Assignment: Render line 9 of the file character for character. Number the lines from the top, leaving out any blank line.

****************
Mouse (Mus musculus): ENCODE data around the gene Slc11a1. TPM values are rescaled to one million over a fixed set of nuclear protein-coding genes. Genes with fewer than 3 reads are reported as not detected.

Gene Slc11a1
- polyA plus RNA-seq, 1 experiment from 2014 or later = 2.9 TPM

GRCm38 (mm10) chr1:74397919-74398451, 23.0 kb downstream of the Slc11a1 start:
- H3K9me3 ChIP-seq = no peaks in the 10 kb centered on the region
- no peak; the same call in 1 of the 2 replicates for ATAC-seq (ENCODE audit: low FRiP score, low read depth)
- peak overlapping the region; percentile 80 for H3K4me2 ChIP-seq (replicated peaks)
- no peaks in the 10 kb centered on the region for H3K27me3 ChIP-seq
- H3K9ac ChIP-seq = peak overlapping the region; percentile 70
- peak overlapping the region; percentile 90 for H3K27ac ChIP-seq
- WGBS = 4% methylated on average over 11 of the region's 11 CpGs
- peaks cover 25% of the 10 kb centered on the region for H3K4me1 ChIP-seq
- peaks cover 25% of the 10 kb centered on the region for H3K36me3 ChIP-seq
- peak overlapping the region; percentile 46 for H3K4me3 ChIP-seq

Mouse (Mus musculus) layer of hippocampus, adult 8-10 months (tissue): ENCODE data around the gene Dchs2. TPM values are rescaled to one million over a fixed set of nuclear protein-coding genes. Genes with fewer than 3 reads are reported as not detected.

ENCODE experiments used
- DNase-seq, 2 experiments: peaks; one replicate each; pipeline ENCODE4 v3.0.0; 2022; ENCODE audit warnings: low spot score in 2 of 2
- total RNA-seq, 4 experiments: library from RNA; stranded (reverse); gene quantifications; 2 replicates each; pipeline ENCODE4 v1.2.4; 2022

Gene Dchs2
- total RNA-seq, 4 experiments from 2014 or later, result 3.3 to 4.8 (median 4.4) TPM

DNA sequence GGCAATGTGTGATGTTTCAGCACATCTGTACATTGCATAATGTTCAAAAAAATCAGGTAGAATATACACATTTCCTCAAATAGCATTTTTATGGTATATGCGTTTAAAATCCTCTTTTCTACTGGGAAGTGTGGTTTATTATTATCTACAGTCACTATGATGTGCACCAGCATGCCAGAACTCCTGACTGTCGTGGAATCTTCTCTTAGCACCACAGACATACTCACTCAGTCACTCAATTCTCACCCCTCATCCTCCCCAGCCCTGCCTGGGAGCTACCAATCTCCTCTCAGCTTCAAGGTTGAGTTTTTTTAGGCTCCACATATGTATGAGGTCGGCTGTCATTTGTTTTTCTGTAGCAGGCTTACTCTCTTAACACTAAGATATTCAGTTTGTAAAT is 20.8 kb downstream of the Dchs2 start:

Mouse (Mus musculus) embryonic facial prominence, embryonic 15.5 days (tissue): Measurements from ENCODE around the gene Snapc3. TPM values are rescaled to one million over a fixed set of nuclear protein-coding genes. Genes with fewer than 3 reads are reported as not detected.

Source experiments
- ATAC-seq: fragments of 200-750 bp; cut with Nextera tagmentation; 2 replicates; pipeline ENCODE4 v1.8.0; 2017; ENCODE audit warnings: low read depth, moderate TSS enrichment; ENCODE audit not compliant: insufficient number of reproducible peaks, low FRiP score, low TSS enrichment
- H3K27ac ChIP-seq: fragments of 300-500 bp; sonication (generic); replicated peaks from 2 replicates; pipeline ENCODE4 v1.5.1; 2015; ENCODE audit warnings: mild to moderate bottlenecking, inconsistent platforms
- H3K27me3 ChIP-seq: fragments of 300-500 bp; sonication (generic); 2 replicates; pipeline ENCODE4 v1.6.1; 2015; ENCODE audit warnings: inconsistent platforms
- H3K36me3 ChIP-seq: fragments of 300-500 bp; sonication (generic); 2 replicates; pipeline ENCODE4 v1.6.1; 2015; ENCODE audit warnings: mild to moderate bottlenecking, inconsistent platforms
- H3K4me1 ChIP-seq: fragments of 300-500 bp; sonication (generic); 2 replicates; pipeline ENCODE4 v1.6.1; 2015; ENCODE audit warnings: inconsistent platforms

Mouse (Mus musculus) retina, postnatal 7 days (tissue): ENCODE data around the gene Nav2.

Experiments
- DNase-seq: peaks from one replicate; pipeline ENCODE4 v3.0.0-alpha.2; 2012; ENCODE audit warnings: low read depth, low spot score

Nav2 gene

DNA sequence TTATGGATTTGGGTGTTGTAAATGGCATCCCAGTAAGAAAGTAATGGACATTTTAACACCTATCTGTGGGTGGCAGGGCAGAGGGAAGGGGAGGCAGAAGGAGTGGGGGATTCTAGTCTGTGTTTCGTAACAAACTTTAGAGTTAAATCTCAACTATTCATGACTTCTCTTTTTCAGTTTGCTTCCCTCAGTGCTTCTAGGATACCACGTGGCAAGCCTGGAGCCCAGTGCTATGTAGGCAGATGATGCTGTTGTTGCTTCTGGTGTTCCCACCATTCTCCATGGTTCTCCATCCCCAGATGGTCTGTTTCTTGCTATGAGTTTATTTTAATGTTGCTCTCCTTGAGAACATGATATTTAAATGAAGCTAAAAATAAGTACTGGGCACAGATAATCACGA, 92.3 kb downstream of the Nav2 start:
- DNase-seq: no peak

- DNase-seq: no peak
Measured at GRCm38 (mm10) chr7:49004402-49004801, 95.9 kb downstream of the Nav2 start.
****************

- H3K9ac ChIP-seq = peak overlapping the region; percentile 70